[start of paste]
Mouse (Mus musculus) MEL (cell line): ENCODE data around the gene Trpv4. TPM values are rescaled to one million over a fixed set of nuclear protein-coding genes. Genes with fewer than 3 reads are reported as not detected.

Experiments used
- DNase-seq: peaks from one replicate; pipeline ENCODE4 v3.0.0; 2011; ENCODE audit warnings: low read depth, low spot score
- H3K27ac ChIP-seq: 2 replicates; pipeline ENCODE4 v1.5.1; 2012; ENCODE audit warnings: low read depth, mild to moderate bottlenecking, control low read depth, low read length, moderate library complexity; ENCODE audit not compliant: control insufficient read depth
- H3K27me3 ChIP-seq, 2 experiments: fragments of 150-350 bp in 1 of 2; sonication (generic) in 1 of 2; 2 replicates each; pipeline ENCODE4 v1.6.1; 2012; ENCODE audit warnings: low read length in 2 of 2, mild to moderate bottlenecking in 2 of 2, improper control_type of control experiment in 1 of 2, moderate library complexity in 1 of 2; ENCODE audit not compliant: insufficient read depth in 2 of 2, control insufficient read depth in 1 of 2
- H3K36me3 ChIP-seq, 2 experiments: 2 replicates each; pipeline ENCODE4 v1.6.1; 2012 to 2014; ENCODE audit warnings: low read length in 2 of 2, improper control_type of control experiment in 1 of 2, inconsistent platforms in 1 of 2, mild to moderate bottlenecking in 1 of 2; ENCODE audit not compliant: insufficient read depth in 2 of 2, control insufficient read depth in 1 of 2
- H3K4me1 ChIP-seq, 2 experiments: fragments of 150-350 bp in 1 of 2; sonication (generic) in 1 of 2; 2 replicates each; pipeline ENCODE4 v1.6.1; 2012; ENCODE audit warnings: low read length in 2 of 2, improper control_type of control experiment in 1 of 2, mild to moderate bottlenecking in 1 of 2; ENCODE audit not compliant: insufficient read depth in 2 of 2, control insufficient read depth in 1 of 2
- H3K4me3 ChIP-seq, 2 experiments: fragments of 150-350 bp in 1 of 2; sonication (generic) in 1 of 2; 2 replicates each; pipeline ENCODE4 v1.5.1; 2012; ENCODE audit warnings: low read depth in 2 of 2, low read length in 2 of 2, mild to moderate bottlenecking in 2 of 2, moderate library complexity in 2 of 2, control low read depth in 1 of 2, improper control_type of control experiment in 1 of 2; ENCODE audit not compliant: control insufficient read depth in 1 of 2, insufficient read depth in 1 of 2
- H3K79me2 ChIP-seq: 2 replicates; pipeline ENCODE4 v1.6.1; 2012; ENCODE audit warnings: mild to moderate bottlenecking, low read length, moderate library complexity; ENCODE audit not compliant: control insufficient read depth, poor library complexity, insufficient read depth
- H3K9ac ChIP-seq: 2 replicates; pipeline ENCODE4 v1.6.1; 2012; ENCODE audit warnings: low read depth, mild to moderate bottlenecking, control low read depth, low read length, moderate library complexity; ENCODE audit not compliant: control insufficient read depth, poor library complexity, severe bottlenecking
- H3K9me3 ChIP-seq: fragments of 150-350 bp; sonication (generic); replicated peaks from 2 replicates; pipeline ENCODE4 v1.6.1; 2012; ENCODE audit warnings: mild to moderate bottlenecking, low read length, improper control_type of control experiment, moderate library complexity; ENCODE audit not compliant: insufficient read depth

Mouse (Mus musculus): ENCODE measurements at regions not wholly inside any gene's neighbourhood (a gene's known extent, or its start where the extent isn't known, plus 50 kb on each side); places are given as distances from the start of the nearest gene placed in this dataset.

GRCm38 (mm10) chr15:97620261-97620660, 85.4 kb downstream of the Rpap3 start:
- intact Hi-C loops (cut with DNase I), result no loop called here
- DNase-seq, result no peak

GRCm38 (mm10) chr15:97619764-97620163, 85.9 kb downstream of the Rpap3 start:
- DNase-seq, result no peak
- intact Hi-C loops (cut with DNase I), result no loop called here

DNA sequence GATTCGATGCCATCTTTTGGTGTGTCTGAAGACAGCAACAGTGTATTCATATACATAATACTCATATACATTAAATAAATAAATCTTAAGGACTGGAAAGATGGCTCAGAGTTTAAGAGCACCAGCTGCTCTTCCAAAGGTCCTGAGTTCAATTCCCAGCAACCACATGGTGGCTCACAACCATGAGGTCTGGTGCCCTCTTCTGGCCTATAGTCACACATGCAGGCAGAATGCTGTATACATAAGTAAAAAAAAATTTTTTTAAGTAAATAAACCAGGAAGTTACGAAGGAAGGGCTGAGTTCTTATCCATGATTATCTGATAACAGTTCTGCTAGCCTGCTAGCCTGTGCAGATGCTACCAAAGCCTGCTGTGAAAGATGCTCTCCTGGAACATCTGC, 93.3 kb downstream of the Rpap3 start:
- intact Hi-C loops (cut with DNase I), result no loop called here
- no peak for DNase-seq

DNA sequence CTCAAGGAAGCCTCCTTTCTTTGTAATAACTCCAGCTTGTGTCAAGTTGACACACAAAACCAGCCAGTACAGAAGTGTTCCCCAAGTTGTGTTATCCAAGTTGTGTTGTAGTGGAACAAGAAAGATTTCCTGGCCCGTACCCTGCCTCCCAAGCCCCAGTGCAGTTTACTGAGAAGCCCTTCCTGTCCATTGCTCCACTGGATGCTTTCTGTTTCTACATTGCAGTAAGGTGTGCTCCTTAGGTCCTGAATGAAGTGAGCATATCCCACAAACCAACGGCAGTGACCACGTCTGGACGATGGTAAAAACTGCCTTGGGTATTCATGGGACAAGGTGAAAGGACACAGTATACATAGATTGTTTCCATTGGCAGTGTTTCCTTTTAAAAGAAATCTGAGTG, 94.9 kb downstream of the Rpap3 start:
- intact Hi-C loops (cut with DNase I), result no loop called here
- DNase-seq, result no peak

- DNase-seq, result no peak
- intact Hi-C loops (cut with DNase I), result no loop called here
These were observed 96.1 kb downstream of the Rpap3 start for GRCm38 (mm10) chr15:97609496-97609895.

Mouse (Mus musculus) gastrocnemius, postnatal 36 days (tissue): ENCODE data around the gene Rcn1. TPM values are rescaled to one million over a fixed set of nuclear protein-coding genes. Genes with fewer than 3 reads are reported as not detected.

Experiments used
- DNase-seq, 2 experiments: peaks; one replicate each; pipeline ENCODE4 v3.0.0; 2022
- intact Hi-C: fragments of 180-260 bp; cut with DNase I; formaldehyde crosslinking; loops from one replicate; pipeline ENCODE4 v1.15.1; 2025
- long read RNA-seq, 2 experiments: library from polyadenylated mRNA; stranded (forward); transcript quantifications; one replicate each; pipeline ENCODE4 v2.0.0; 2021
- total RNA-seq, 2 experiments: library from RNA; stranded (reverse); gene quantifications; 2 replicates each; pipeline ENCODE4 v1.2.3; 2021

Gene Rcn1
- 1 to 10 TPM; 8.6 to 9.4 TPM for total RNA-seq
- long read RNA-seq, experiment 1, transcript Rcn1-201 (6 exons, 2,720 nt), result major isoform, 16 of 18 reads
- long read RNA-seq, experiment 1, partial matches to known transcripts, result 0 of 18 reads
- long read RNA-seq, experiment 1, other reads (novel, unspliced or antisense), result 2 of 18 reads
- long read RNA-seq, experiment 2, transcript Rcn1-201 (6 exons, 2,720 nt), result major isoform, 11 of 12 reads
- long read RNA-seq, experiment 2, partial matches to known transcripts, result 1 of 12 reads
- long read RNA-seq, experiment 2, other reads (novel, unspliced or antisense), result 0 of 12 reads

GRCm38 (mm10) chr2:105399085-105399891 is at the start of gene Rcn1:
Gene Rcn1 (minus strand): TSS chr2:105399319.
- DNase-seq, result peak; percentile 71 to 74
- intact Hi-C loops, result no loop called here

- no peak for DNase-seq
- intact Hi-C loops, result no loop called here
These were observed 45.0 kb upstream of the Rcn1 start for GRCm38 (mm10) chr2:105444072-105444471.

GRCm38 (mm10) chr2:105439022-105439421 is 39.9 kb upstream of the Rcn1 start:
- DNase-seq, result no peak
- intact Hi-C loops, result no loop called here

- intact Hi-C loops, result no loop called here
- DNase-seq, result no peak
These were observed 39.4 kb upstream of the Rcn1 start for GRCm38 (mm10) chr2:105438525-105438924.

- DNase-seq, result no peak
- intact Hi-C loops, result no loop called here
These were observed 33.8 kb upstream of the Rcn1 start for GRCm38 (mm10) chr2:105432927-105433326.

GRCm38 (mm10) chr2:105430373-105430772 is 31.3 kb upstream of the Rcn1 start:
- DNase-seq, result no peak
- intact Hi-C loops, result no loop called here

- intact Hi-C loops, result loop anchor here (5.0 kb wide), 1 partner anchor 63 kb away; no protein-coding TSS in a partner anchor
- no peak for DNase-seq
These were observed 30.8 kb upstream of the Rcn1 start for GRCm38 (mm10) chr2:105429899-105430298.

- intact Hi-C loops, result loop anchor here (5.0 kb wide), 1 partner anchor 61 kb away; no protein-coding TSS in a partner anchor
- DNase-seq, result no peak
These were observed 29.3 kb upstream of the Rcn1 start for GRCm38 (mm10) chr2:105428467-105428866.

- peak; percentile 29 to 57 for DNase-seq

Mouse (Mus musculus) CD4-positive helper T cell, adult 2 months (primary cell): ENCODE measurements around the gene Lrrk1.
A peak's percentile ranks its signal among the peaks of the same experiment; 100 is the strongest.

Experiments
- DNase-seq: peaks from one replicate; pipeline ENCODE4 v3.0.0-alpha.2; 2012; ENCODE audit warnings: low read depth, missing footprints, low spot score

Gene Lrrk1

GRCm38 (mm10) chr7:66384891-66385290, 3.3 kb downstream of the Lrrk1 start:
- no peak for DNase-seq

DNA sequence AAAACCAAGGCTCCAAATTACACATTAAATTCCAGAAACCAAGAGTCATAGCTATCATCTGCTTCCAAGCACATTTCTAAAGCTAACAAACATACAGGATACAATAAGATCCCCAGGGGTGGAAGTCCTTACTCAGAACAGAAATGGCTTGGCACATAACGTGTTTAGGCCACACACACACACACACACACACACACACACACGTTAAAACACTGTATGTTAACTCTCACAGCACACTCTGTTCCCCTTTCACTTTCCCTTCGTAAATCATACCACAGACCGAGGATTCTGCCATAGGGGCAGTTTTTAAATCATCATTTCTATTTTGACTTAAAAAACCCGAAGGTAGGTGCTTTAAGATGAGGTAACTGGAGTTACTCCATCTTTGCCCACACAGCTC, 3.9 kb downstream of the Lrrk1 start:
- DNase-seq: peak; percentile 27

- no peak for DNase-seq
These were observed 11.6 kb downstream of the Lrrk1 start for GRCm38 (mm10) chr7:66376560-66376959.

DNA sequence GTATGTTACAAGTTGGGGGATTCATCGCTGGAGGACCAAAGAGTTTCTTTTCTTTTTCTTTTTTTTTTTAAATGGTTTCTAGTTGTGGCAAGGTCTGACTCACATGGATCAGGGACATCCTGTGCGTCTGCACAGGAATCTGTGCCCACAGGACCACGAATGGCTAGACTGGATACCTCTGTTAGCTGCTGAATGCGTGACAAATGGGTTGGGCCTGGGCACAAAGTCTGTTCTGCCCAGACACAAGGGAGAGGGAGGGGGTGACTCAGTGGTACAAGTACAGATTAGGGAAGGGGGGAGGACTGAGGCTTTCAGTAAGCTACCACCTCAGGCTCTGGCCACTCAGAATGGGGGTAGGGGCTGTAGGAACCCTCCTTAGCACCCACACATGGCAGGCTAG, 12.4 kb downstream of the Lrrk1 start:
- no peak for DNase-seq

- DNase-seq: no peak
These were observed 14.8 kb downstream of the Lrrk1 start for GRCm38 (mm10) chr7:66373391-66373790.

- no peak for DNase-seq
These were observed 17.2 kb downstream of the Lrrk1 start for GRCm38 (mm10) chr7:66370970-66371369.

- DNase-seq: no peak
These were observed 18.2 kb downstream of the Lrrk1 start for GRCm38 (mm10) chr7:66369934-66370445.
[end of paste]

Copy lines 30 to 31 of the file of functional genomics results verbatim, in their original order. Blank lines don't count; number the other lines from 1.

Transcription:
- DNase-seq, 2 experiments: peaks; one replicate each; pipeline ENCODE4 v3.0.0; 2022
- intact Hi-C: fragments of 180-260 bp; cut with DNase I; formaldehyde crosslinking; loops from one replicate; pipeline ENCODE4 v1.15.1; 2025